• A critical understanding of how and why the historical past shapes the political culture of Germany until today

Intended Skill Outcomes

• Development of the ability to formulate and answer historical questions
• Development of capacity for independent study and critical judgement and of the ability to respond promptly, cogently and clearly to new and unexpected questions arising from this study
• Development of the ability to utilise and synthesise diverse methodologies and approaches used in different academic disciplines
• Ability to work with others and to defend your own point of view
• Ability to discuss observations with peers and to link these to academic literature
• Ability to reflect on learning in the field and to measure your own learning gains

Teaching Methods

Teaching Activities
Category Activity Number Length Student Hours Comment
Guided Independent StudyAssessment preparation and completion551:0055:001/3 guided independent study
Scheduled Learning And Teaching ActivitiesLecture221:0022:00N/A
Guided Independent StudyDirected research and reading551:0055:001/3 guided independent study
Scheduled Learning And Teaching ActivitiesSmall group teaching101:0010:00N/A
Scheduled Learning And Teaching ActivitiesDrop-in/surgery22:004:00N/A
Guided Independent StudyIndependent study541:0054:001/3 guided independent study
Total200:00
Teaching Rationale And Relationship

Lectures are designed to help students understand key events and processes of modern German history as well as make them aware of the historiographical debates in the field, so that they are put in the position to critically engage with the readings assigned to this module. Comparative and transnational perspectives are particularly encouraged, which should allow them to situate the history of modern Germany in the wider European context.

Seminars will allow students to reflect on the lectures and to discuss key aspects of this module by critically analysing selected primary and secondary sources in small groups. Seminar discussions will improve the students’ oral presentation skills and their problem-solving capacities. There will also be a drop-in surgery to help them review their essay plans.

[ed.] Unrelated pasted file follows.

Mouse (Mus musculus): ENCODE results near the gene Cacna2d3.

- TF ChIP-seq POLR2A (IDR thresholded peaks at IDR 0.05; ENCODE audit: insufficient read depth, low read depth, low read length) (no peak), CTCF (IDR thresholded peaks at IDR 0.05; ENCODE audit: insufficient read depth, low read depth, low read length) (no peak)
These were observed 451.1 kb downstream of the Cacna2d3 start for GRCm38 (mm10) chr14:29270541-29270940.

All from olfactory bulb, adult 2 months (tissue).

Reading Lists

Assessment Methods

The format of resits will be determined by the Board of Examiners

Exams
Description Length Semester When Set Percentage Comment
Written Examination1352A75N/A
Other Assessment
Description Semester When Set Percentage Comment
Essay2M252000 words
Assessment Rationale And Relationship

All Erasmus students at Newcastle University are expected to do the same assessment as students registered for a degree.
Study-abroad, non-Erasmus exchange and Loyola students spending semester 1 only are required to finish their assessment while in Newcastle. This will take the form of an alternative assessment, as outlined in the formats below:

Modules assessed by Coursework and Exam:
The normal alternative form of assessment for all semester 1 non-EU study abroad students will be one essay in addition to the other coursework assessment (the length of the essay should be adjusted in order to comply with the assessment tariff); to be submitted no later than 12pm Friday of week 12. The essays should be set so as to assure coverage of the course content to date.

Modules assessed by Exam only:
The normal alternative form of assessment for all semester 1 non-EU study abroad students will be two 2,000 word written exercises; to be submitted no later than 12pm Friday of week 12. The essays should be set so as to assure coverage of the course content to date.

Modules assessed by Coursework only:
All semester 1 non-EU study abroad students will be expected to complete the standard assessment for the module; to be submitted no later than 12pm Friday of week 12. The essays should be set so as to assure coverage of the course content to date.

Study-abroad, non-Erasmus exchange and Loyola students spending the whole academic year or semester 2 are required to complete the standard assessment as set out in the MOF under all circumstances.

Timetable

Past Exam Papers

General Notes

N/A

Disclaimer: The information contained within the Module Catalogue relates to the 2019/20 academic year. In accordance with University Terms and Conditions, the University makes all reasonable efforts to deliver the modules as described. Modules may be amended on an annual basis to take account of changing staff expertise, developments in the discipline, the requirements of external bodies and partners, and student feedback. Module information for the 2020/21 entry will be published here in early-April 2019. Queries about information in the Module Catalogue should in the first instance be addressed to your School Office.